Recently we have seen through the print media of how the Board (MBOSE) claims that it encourages critical learning in the teaching system. In the absence of a meaningful curriculum, I wonder how this can be achieved and evaluated so that the goal of every student to score good marks in the Board exam in order to get admission to higher studies is not affected. There is no doubt that there are thousands of schools in the state that have produced huge numbers of students irrespective of the level of performance of the students which  doesn’t seem to matter at all to the school authorities and owners for as long as they reap some benefits. Therefore, the recent direction from the Chairman of the MBOSE to derecognize those institutions with low pass performance is a welcome step but should have been done right from the inception of the Board.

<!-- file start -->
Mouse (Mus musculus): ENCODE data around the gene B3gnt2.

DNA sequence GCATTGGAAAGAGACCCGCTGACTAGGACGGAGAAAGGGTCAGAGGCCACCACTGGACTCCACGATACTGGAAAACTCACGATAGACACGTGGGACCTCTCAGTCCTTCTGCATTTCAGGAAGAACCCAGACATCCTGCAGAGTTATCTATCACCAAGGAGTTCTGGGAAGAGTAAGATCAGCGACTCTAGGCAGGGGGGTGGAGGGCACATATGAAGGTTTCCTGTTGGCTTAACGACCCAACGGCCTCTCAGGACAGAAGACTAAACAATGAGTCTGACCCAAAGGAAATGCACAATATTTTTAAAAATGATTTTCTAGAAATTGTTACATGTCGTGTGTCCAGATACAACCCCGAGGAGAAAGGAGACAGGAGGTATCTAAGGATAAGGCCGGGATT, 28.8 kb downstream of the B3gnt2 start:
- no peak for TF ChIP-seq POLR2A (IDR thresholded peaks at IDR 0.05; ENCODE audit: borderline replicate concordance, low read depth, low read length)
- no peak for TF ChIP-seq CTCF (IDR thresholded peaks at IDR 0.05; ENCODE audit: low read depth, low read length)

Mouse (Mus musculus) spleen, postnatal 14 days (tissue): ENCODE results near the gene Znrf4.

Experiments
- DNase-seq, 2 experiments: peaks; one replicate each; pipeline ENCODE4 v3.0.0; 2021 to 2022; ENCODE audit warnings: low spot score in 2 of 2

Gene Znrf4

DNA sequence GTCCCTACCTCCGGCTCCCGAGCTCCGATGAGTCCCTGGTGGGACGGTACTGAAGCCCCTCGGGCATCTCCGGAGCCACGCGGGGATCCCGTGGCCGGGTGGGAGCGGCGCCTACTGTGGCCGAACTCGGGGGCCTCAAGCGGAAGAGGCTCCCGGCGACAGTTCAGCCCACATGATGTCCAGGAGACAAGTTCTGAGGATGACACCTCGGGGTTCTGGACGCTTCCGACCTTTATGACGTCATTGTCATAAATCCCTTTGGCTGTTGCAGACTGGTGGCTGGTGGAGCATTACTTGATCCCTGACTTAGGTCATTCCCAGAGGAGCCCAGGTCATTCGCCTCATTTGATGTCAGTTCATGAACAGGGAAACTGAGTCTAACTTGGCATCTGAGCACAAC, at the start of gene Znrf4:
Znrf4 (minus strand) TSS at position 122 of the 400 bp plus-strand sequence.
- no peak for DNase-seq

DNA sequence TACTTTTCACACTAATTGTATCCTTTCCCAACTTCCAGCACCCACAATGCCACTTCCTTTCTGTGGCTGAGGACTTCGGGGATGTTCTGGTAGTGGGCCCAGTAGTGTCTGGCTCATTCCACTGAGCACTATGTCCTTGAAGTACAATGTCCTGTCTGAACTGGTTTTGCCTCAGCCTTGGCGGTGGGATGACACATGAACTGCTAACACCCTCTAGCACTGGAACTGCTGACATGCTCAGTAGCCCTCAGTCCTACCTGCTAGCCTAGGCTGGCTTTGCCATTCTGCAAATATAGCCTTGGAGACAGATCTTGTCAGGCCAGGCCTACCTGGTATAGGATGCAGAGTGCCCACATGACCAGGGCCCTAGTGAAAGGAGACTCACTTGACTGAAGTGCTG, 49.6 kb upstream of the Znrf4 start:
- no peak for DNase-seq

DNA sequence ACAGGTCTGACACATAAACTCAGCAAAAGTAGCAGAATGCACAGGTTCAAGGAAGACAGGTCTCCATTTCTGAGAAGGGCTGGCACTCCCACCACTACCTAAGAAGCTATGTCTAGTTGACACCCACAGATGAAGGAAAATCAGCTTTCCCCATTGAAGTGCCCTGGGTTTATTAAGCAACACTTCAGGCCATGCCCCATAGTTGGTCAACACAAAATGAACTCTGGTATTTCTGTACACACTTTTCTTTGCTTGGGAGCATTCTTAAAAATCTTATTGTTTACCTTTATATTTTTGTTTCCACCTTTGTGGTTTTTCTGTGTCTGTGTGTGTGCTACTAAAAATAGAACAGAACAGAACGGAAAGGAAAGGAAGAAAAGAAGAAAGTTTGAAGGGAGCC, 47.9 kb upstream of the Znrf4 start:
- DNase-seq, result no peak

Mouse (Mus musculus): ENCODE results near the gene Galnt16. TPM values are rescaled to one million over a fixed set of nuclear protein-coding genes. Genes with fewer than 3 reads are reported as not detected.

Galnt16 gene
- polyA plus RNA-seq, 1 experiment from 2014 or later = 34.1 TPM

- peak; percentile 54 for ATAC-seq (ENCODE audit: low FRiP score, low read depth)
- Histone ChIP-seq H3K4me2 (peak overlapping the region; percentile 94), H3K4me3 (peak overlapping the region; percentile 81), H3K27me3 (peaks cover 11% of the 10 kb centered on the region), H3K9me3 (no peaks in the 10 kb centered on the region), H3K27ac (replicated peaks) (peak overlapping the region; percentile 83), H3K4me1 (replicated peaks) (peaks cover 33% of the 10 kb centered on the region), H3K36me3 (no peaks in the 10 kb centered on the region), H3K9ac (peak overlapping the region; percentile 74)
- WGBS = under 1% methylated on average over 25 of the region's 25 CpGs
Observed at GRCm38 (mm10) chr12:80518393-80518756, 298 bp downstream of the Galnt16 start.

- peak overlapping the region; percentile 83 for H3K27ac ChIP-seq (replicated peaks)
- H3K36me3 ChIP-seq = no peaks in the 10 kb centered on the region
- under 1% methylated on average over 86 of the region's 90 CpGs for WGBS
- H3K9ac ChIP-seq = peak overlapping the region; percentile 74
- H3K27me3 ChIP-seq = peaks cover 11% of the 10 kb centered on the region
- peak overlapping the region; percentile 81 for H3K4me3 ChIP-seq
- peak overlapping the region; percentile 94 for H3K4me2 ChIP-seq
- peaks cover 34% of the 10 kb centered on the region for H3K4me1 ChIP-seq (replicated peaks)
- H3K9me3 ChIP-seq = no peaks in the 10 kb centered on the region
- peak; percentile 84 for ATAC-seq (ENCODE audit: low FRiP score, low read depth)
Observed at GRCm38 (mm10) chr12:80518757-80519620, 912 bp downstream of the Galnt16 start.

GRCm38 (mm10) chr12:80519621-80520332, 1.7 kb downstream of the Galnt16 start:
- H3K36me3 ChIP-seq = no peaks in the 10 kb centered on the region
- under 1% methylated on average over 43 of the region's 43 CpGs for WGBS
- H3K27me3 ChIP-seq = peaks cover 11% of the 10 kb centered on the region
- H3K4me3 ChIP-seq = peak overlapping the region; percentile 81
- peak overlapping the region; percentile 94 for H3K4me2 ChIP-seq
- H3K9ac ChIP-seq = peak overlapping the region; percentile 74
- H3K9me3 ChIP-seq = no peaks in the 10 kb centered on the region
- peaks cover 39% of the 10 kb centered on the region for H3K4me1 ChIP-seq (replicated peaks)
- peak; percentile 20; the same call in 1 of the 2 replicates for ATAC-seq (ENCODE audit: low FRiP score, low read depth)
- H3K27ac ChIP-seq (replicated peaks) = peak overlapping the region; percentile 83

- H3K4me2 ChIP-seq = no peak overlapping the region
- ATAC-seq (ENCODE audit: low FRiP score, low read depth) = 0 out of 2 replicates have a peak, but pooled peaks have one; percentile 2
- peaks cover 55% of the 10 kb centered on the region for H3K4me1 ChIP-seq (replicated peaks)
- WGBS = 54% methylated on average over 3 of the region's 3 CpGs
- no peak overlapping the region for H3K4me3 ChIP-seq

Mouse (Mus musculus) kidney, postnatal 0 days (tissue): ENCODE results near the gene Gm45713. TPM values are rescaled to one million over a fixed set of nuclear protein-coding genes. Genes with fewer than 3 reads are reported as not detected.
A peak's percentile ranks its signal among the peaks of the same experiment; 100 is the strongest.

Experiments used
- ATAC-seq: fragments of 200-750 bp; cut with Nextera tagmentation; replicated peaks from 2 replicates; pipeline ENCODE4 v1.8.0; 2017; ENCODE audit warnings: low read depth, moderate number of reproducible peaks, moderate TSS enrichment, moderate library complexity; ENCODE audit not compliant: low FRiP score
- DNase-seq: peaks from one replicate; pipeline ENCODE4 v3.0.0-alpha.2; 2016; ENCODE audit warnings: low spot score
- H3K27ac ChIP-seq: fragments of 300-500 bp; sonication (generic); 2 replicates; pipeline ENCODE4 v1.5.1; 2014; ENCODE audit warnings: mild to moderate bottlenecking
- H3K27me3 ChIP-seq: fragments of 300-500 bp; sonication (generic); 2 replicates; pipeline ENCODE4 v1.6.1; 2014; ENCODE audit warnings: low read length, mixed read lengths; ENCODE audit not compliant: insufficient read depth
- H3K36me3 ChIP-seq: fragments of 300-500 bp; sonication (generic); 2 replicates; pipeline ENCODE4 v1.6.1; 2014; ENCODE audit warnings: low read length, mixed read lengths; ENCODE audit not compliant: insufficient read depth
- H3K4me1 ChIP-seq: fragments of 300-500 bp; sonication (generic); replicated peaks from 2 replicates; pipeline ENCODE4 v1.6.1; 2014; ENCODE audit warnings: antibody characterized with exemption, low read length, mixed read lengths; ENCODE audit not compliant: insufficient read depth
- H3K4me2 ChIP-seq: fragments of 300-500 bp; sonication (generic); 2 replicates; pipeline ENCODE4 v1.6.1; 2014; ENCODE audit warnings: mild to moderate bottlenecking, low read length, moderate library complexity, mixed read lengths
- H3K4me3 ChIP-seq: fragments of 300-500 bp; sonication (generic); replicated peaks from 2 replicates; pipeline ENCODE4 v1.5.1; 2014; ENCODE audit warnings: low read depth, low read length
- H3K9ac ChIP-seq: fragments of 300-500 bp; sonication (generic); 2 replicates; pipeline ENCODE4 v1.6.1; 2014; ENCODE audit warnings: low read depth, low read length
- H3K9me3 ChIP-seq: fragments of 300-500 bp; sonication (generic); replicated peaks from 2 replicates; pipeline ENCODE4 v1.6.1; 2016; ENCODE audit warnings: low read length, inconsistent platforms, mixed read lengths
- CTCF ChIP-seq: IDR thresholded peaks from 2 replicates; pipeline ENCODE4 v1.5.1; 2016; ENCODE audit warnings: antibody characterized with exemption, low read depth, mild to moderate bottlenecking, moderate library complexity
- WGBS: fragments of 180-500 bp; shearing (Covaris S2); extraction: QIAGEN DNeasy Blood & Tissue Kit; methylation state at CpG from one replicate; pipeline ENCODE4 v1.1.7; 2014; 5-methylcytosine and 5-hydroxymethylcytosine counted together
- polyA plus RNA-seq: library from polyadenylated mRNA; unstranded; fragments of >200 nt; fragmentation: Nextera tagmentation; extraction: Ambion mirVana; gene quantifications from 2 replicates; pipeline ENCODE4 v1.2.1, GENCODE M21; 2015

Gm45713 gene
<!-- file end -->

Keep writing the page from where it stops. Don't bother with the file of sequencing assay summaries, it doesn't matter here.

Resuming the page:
‘Every Student Succeeds Act’ was a unique education policy enacted by the Obama administration but was replaced by a new one ‘No Child Left behind Act’ under the Trump administration both equally unique and child centered. The alarming situation is indeed critical but how long will the state live with this picture and how many more dropouts will we see in the years to come if those who have the keys to unlock every channel and deal with the problems do not take any action. Finally, it goes back to the people who are the creators of their own destiny in the form of electing representatives and the type of government to govern. But the problem is that the major chunk of voters in the state comprise of rural people who do not care much about the type of education we should have.